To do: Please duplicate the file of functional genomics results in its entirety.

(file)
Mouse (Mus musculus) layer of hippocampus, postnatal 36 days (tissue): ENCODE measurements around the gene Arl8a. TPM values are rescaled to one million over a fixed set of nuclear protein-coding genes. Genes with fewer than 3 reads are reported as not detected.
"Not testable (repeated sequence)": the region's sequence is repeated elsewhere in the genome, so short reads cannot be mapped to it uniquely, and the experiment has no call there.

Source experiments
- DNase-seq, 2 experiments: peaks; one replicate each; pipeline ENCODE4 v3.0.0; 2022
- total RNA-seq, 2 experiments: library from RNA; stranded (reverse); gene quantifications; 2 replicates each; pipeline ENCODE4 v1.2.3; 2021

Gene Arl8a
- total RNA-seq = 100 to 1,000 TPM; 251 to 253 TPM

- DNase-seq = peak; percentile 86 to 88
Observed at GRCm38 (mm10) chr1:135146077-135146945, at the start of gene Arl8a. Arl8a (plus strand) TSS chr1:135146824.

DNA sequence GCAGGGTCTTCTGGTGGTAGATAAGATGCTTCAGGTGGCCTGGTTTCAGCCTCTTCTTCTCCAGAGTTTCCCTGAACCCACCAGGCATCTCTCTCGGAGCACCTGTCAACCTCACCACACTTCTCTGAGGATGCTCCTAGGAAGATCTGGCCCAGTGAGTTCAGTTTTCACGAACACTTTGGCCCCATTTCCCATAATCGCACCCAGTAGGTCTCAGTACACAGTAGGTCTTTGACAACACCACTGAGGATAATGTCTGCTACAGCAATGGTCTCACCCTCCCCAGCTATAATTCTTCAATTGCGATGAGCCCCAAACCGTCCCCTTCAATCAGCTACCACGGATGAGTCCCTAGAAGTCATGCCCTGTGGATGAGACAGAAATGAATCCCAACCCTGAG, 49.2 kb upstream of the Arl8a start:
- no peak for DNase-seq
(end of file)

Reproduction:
Mouse (Mus musculus) layer of hippocampus, postnatal 36 days (tissue): ENCODE measurements around the gene Arl8a. TPM values are rescaled to one million over a fixed set of nuclear protein-coding genes. Genes with fewer than 3 reads are reported as not detected.
"Not testable (repeated sequence)": the region's sequence is repeated elsewhere in the genome, so short reads cannot be mapped to it uniquely, and the experiment has no call there.

Source experiments
- DNase-seq, 2 experiments: peaks; one replicate each; pipeline ENCODE4 v3.0.0; 2022
- total RNA-seq, 2 experiments: library from RNA; stranded (reverse); gene quantifications; 2 replicates each; pipeline ENCODE4 v1.2.3; 2021

Gene Arl8a
- total RNA-seq = 100 to 1,000 TPM; 251 to 253 TPM

- DNase-seq = peak; percentile 86 to 88
Observed at GRCm38 (mm10) chr1:135146077-135146945, at the start of gene Arl8a. Arl8a (plus strand) TSS chr1:135146824.

DNA sequence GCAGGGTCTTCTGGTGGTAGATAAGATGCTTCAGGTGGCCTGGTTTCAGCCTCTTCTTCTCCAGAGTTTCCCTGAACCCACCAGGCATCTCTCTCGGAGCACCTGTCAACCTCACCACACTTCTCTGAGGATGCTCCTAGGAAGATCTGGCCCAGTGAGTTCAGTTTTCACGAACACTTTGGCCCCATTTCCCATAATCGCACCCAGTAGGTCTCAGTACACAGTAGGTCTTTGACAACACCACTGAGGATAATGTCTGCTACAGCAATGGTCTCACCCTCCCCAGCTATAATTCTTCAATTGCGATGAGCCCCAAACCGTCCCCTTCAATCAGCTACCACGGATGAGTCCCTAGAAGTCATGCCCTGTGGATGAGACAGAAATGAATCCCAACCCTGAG, 49.2 kb upstream of the Arl8a start:
- no peak for DNase-seq